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RE: SE Tests

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I'm stuck in Oregon, sandwiched between Washington and California, and
all three states have different requirements to obtain the SE title.
That's bizarre and illogical in my opinion.  Sure, CA's near-fault
issues are a little more severe, but we're still all designing in Zone 3
or 4, and building similar buildings.  This is just one more symptom of
the lack of national leadership for the profession.  Add that to the
H1-B problems, inconsistent "jurisprudence" by building officials as
already discussed ad nauseum in the last few weeks, and weak business
skills, and you have a sick profession that underpays considering the
massive amount of learning required for the SE license.

Ooh, I just had to get that off my chest.

Ed Tornberg, PE
(working on that SE thing :))
Aumsville, OR

-----Original Message-----
From: Paul Feather [mailto:pfeather(--nospam--at)SE-Solutions.net]
Sent: Tuesday, November 04, 2003 8:36 AM
To: seaint(--nospam--at)seaint.org
Subject: Re: SE Tests


Andrew,

The California SE exam is referred to as the Western States exam.  It
has
always been a two day 16 hour event with an all or nothing passing
basis, no
way you can pass in "parts".  Yes the exam is quite difficult and there
is a
distinct time factor.  Basically if you have to look for the sections
and
info you require you will not have time, you need to know the sections
and
info you require.  The passing percentage is typically low, both the
required percentage to pass and the actual percentage of people passing
( I
believe it was 9% passing when I took the exam).  The required score
ends up
low because few people have the time to actually thoroughly complete all
the
required sections, which can be demoralizing during the exam.

The Washington SE III exam came into being when Washington switched from
the
Western States exam to the NCEES format.  The State board did not feel
the
NCEES SE I and II format combined was rigorous enough to be comparable
to
the Western States exam and created the SE III to make up the
difference.  I
believe the move to the NCEES format was to become more compatible with
the
rest of the country.  There has been talk of California moving to the
NCEES
format similar to Washington, but I have not looked at the requirements
for
a while and do not know where the current policy stands.


Paul Feather PE, SE
pfeather(--nospam--at)SE-Solutions.net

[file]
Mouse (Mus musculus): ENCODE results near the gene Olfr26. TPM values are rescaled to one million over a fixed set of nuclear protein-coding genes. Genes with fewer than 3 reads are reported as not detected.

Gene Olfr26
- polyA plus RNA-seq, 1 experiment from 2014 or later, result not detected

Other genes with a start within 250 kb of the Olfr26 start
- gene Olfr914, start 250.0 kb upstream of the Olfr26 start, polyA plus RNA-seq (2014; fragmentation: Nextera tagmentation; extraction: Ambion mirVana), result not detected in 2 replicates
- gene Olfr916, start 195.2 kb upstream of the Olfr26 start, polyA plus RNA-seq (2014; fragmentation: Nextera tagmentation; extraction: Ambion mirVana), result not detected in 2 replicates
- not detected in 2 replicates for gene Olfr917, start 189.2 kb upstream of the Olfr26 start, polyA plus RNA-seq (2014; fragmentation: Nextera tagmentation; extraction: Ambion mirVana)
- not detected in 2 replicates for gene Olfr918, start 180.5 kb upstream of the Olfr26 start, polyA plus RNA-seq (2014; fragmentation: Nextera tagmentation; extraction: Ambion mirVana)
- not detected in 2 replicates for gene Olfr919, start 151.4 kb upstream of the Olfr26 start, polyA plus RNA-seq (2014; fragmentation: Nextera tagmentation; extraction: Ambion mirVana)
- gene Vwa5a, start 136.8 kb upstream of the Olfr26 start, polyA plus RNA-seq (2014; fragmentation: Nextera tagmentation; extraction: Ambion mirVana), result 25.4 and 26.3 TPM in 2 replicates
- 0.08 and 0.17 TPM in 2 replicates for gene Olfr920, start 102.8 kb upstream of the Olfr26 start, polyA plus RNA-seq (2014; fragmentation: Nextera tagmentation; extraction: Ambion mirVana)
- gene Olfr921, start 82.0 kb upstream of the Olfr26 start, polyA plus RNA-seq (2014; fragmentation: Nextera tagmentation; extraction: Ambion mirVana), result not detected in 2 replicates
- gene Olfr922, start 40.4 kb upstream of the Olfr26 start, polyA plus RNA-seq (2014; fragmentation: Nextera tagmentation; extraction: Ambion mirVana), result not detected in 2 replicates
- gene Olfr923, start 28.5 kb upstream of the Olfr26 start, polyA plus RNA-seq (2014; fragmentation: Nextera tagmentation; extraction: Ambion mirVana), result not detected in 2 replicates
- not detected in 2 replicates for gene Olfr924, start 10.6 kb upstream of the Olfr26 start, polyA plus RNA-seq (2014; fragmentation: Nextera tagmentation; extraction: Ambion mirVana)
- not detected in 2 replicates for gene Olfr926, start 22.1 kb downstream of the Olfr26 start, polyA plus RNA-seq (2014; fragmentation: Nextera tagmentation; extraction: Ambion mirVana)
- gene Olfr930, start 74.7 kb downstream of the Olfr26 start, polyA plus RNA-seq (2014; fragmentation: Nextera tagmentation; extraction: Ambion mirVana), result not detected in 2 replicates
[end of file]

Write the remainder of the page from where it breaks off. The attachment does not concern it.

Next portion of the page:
www.SE-Solutions.net
----- Original Message ----- 
From: "Andrew Kester" <akester(--nospam--at)bbma.com>
To: <seaint(--nospam--at)seaint.org>
Sent: Tuesday, November 04, 2003 6:52 AM
Subject: SE Tests


> Michael:
>
> Sorry to hear aboot your frustrations up der in Minnesota, oh yah.
NCEES
sounds like a bunch of real hosers, yah. But what do you expect from the
land of Goldern Gophers and Vikings :)..... (Just some friendly ribbing
from
a former cheesehead, I have family in Minnesota too...)
>
> In Florida, amazingly, for the SE I , they still have enough common
sense
enough to let us use any calculator without QWERT alpha pads. So I
brought
my trusty HP 48G which is only good to me for the stack method, not
because
I know how to program it. Also, it is what I have been using for a
number of
years so I am quick with it. I don't see a big advantage to a
programmable
calculator in an open book test, but then again I am not to fluent with
those capabilities of my calculator so maybe I am missing out.
>
> Also, the NCEES SE I exam sample book that I ordered was amazingly
similar
and helpful for the actual exam. I brought the UBC 97 but never had to
crack
it once, since any seismic or wind loads were pretty much supplied to
us.
Also the SE Ref. Manual by Williams was extremely helpful, and was a
real
time saver.
>
> So my one complaint about the NCEES test, which is really a licensing
issue, is that bridge and buildings should be separate exams. Besides an
occasional pedestrian bridge, I do not know many engineers are building
structural consultants who also design bridges , or vice versa. I would
think separate exams would be a logical solution. Since the test was
about
20% bridge, I think the real disadvantage would be for bridge engineers,
having to learn or relearn masonry, wood, and basic building stuff....
>
>  However, in fairness to NCEES, the bridge problems were not so bad
even
for an engineer who picked up AASHTO for the first time a couple of
months
ago. Also, the seismic wasn't too bad either which is good for us wind
guys
down here in FL. But I am glad I was forced to get into some seismic for
when we do projects in low seismic areas, which is pretty much anywhere
but
FL nowadays...
>
> So which states/jurisdictions require a SE II and SE III? I know Scott
tried to explain it to me once before but my brain was fried from taking
the
test I think. So does CA have their own SE test completely unrelated to
NCEES? One of my previous bosses took the CA SE exam a couple of times
back
in the early 80s, and it was amazingly difficult, and you were very
short on
time. It was all show your work and get partial credit. I saw some of
his
example tests, and it made my brain hurt.
>
> So, finally, off topic, can anyone beat Oklahoma this year? I am FSU
alumn
and I don't think I want to see us play them in New Orleans, could be
ugly... Figure some of you CA/ USC guys would have an opinion. Hope you
guys
are ok out there with all the fires.
>
> Andrew Kester, EI
> Longwood, FL
>
>
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